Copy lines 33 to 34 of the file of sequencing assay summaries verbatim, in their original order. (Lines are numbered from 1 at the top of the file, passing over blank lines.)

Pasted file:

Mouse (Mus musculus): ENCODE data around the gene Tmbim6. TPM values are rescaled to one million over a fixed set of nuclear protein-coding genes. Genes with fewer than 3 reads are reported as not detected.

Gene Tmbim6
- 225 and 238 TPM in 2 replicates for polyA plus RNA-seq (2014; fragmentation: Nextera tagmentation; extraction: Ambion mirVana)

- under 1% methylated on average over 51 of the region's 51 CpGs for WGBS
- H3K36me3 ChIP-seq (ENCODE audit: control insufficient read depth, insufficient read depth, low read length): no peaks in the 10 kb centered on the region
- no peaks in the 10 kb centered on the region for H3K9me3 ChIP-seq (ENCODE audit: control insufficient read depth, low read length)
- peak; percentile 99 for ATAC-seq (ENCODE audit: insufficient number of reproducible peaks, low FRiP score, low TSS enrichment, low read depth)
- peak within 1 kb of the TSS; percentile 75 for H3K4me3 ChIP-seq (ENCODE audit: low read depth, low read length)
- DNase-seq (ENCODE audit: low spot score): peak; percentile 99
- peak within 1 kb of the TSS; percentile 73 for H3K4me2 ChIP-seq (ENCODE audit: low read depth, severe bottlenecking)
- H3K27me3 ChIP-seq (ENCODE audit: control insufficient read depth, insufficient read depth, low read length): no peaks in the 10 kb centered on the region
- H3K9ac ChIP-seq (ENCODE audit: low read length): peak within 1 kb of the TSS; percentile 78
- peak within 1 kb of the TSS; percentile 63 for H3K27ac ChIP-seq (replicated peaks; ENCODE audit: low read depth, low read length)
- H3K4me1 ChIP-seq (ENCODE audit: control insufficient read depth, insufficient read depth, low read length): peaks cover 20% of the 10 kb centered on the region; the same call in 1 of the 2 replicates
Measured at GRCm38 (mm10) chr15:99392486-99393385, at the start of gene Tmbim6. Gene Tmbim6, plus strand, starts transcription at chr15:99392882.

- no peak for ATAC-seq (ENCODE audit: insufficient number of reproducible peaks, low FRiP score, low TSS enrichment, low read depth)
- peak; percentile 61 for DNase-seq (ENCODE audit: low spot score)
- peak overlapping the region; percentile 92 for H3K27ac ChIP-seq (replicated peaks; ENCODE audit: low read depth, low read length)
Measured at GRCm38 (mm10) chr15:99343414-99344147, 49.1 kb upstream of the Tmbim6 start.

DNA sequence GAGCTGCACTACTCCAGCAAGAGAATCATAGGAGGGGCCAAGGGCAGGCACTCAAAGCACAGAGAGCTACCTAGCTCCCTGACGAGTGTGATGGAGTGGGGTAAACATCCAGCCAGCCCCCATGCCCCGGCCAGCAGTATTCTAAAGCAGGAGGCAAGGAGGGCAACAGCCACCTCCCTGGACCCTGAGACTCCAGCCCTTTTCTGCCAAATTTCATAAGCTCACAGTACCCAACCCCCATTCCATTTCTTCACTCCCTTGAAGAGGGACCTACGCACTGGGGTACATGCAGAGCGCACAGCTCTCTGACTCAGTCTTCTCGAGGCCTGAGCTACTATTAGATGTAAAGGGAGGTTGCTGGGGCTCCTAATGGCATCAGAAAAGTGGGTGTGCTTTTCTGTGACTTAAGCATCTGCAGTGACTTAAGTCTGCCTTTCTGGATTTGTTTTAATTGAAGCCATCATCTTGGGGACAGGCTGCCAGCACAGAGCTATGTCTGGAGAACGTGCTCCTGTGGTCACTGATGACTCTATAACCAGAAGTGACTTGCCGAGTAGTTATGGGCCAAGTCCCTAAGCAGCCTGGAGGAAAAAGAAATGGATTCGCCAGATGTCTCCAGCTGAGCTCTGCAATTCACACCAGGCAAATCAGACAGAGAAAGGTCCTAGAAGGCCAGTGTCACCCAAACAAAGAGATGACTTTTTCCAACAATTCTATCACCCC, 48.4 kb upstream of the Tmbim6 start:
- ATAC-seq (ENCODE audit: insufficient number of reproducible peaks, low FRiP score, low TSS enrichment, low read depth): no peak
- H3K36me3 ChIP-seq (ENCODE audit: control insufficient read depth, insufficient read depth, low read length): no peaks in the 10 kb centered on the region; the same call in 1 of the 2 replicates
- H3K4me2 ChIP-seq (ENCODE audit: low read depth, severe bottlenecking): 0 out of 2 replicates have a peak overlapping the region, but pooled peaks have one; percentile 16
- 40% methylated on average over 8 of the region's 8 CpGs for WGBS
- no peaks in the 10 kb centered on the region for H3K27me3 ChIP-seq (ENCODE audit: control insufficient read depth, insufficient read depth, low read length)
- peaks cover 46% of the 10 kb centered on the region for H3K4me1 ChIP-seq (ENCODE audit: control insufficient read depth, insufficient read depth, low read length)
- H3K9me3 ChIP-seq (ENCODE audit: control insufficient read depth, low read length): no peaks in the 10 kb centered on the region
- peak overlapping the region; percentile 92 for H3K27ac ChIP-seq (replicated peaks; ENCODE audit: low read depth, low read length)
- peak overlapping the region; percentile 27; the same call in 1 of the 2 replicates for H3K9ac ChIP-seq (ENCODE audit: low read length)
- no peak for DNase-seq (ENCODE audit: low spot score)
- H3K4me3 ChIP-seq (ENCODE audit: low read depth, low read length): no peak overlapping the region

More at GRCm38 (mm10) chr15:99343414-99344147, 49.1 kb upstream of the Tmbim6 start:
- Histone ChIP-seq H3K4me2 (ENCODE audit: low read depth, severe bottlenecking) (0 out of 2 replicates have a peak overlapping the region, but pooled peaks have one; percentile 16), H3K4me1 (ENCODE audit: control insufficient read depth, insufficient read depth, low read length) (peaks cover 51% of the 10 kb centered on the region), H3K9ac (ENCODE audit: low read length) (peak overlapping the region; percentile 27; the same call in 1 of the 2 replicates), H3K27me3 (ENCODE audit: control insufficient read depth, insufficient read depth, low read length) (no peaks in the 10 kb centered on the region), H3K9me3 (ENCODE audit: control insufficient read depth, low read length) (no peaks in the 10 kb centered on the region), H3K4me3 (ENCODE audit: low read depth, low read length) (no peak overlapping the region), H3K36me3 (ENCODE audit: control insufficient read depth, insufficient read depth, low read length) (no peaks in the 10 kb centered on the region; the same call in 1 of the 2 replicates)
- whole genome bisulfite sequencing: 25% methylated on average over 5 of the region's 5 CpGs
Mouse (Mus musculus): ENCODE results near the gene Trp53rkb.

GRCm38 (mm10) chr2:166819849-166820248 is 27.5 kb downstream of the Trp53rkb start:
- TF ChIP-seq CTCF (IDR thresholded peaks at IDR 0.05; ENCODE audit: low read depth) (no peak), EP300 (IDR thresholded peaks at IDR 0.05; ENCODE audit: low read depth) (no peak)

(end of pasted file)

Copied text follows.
- Histone ChIP-seq H3K4me2 (ENCODE audit: low read depth, severe bottlenecking) (0 out of 2 replicates have a peak overlapping the region, but pooled peaks have one; percentile 16), H3K4me1 (ENCODE audit: control insufficient read depth, insufficient read depth, low read length) (peaks cover 51% of the 10 kb centered on the region), H3K9ac (ENCODE audit: low read length) (peak overlapping the region; percentile 27; the same call in 1 of the 2 replicates), H3K27me3 (ENCODE audit: control insufficient read depth, insufficient read depth, low read length) (no peaks in the 10 kb centered on the region), H3K9me3 (ENCODE audit: control insufficient read depth, low read length) (no peaks in the 10 kb centered on the region), H3K4me3 (ENCODE audit: low read depth, low read length) (no peak overlapping the region), H3K36me3 (ENCODE audit: control insufficient read depth, insufficient read depth, low read length) (no peaks in the 10 kb centered on the region; the same call in 1 of the 2 replicates)
- whole genome bisulfite sequencing: 25% methylated on average over 5 of the region's 5 CpGs